They Shoot Oscar Prognosticators, Don't They?
AFI Does Nothing to Clarify Best Picture Race
By J. Don Birnam
November 17, 2015
The Big Short and Concussion made their debuts at this year’s American Film Institute Film Fest, which in past years gave space to future Best Picture nominees like American Sniper and Selma, but neither seems to have made a significant dent in the confusing and murky race this year. At the same time, the Chilean mining disaster The 33 made its debut, alongside Angelina’s By the Sea, and both fell victim to tepid reviews and disappointing audience responses.
Perhaps Steve Carell’s performance in The Big Short puts him in the conversation for the wide-open Best Actor race. And given the lack of other viable options, the Academy may feel some pressure to nominate Will Smith for his well-reviewed performance in the NFL drama Concussion. As you know, their failure to nominate a single minority in the 20 acting slots last year caused controversy, and at the Governor’s Awards this weekend, where Spike Lee was awarded an honorary Oscar, the conversation was squarely directed at that embarrassing slate of nominees.
With little movement in the main races, today I will look at the writing races, and in particular, at what appears to be becoming a showdown in the Best Adapted Screenplay race. You can also check out our updated Best Director power rankings, here.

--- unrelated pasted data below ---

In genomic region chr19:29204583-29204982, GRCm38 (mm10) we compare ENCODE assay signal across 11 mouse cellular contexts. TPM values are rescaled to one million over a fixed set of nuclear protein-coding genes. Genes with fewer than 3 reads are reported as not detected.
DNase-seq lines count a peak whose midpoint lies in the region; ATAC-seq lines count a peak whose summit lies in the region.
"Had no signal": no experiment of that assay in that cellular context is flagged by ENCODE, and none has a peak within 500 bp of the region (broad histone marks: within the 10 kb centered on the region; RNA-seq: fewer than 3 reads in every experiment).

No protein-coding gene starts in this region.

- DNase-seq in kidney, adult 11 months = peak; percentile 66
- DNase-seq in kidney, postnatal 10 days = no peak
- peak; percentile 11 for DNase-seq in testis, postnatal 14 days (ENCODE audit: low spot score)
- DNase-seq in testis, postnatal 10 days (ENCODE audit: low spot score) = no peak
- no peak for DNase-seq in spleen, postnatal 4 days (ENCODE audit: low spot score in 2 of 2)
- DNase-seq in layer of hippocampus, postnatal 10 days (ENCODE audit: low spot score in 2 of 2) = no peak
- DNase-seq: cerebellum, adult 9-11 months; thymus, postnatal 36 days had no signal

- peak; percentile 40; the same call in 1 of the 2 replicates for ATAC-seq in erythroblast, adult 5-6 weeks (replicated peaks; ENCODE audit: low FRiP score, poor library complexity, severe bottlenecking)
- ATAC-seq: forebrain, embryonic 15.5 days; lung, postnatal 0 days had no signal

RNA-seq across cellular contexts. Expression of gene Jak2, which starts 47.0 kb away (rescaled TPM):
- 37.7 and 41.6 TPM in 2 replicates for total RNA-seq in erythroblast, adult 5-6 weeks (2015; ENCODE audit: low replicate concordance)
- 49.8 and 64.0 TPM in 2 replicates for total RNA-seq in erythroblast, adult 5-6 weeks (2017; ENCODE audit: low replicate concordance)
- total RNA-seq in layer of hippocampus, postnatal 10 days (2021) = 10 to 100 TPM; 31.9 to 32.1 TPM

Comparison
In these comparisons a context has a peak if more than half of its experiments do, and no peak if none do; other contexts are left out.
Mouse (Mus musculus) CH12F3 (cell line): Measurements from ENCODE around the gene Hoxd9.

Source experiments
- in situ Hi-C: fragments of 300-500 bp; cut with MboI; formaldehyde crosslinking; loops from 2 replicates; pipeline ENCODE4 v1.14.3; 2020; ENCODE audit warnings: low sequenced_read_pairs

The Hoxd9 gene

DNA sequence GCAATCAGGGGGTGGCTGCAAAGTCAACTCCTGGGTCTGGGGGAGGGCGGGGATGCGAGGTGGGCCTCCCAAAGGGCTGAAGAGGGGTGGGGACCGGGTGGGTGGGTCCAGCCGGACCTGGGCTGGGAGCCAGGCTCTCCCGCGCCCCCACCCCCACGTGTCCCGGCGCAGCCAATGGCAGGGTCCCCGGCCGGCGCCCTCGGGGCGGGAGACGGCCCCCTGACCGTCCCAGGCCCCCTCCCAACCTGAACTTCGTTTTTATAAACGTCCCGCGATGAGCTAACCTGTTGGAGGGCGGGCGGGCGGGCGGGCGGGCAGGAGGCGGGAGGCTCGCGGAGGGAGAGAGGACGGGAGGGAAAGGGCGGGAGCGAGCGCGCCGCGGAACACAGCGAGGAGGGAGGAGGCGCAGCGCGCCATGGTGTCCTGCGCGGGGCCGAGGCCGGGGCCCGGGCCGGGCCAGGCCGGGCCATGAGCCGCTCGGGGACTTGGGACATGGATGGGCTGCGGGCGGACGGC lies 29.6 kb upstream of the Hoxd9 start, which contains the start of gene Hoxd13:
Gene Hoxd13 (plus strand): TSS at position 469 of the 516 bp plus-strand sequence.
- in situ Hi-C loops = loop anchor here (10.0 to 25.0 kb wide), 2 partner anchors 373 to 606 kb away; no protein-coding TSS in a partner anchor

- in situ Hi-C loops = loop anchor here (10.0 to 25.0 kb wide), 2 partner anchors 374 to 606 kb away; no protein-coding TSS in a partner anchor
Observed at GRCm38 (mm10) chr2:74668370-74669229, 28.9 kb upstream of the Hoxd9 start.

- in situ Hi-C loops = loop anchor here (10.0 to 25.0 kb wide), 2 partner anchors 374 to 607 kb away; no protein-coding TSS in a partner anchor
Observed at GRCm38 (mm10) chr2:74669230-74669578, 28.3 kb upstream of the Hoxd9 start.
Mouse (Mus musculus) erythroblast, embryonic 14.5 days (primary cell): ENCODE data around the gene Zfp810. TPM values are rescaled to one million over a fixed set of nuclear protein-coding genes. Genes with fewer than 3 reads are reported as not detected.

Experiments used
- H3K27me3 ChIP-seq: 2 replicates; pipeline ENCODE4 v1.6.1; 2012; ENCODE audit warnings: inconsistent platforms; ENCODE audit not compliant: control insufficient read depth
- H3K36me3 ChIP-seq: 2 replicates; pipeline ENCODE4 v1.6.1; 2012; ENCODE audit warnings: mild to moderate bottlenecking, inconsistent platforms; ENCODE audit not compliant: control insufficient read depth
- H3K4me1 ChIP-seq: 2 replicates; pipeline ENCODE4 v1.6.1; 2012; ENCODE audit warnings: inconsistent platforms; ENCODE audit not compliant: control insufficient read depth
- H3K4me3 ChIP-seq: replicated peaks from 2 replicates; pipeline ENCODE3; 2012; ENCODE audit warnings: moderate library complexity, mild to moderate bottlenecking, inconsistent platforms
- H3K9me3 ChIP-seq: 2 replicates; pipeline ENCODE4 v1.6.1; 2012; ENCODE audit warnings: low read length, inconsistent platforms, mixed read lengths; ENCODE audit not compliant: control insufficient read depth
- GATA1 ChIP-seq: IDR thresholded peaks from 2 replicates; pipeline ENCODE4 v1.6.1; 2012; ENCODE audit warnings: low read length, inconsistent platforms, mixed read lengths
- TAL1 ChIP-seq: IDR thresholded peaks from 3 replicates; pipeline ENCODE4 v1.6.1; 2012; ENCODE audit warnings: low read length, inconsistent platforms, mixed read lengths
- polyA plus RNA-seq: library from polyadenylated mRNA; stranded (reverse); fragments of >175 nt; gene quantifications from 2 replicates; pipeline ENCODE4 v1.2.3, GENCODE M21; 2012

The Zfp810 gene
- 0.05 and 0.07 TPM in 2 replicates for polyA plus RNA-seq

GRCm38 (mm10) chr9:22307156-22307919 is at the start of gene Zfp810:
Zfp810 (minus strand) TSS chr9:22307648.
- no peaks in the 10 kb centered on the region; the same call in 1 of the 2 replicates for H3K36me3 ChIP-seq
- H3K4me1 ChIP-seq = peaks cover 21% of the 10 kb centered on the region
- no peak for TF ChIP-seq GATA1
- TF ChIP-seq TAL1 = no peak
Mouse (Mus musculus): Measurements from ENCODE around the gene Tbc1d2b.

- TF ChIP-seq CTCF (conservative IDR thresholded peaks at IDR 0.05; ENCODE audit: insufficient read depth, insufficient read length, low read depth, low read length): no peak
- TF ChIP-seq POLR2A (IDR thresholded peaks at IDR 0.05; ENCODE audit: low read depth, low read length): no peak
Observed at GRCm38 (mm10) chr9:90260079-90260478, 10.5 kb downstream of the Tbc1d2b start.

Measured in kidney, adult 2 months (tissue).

As we discussed, Steve Jobs seems to be fading from Oscar contention, while The Martian appears to be surging. The phenomena behind these two movies’ Oscar fortunes and what it means for the overall picture is nothing short of fascinating. I would love to hear thoughts on Steve Jobs and The Martian - particularly if they are different than what I have heard so far as I explain below - which you can share with me on Twitter.
"The Story" that Makes a Movie Great: Best Adapted Screenplay and the Steve Jobs vs. The Martian face-off
Almost unanimously, friends that I ask love The Martian and feel lukewarm or actively dislike Steve Jobs. This explains, without a doubt, their respective box office fortunes (the latter is a colossal flop, and the other one did very well), and will likely affect their fates at the Academy Awards later this season.
Opinions of these movies invariably center first and foremost on the stories they tell - as most people’s opinions of movies tend to. There can be no doubt that people perceive a movie to be “good” if they somehow connect or respond to the story, if they are inspired or entertained or solaced. Rarely will you hear someone say, “Well, the story was good but the soundtrack was bad so I didn’t like the movie.” Nor will you hear, “The sets and the lighting were so great that I loved the movie but the story was boring.” It’s more common to get “The movie was slow” or “I didn’t like the character.”
It is therefore not surprising that the dislikes of Jobs center around hating the character and/or what he stands for or on disapproving of the filmmakers’ choice to limit the narrative to a discrete chapter of Jobs’ life (Spoilers: “They don’t get to the iPhone!” is a common complaint). By marked contrast, when talking about The Martian, people have gushed about how entertained they were, and about how exciting the movie is. Who does not like movies about American ingenuity and our ability to come together to solve problems (Argo, anyone?). Moreover, the book on which the movie is based, and the adaptation to the extent allowed by the medium, are interesting and ingenious with regards to science.